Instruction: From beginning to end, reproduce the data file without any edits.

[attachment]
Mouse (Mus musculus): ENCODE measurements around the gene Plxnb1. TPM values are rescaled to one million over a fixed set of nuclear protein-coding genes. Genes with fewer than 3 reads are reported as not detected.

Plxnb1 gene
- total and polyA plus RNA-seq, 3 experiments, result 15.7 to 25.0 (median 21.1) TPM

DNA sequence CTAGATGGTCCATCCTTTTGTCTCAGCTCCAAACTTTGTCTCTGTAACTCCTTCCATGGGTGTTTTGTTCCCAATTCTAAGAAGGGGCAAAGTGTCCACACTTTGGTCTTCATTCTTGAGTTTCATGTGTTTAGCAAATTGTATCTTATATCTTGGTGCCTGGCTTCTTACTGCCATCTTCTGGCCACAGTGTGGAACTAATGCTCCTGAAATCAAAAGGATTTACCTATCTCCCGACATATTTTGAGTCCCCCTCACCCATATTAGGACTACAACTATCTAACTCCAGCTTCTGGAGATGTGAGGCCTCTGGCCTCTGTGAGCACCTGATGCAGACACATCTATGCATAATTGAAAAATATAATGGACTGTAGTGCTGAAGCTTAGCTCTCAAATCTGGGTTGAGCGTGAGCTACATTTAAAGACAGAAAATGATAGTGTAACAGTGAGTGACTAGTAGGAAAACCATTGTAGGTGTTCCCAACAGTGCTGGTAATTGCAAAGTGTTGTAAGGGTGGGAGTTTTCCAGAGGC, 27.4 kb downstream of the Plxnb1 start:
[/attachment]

Mouse (Mus musculus): ENCODE measurements around the gene Plxnb1. TPM values are rescaled to one million over a fixed set of nuclear protein-coding genes. Genes with fewer than 3 reads are reported as not detected.

Plxnb1 gene
- total and polyA plus RNA-seq, 3 experiments, result 15.7 to 25.0 (median 21.1) TPM

DNA sequence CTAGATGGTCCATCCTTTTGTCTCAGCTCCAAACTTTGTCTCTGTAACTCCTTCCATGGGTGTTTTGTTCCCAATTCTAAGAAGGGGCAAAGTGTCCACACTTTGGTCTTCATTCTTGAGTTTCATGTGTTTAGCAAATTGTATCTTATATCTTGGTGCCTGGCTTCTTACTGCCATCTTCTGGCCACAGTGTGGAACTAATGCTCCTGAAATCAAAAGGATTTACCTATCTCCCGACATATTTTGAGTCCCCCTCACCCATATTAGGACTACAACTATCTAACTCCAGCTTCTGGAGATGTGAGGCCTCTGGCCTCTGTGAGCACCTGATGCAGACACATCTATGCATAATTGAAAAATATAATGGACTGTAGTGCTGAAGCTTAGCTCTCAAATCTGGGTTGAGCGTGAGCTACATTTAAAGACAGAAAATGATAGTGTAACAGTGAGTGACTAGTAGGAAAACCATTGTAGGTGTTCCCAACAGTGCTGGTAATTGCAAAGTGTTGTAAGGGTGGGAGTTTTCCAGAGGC, 27.4 kb downstream of the Plxnb1 start: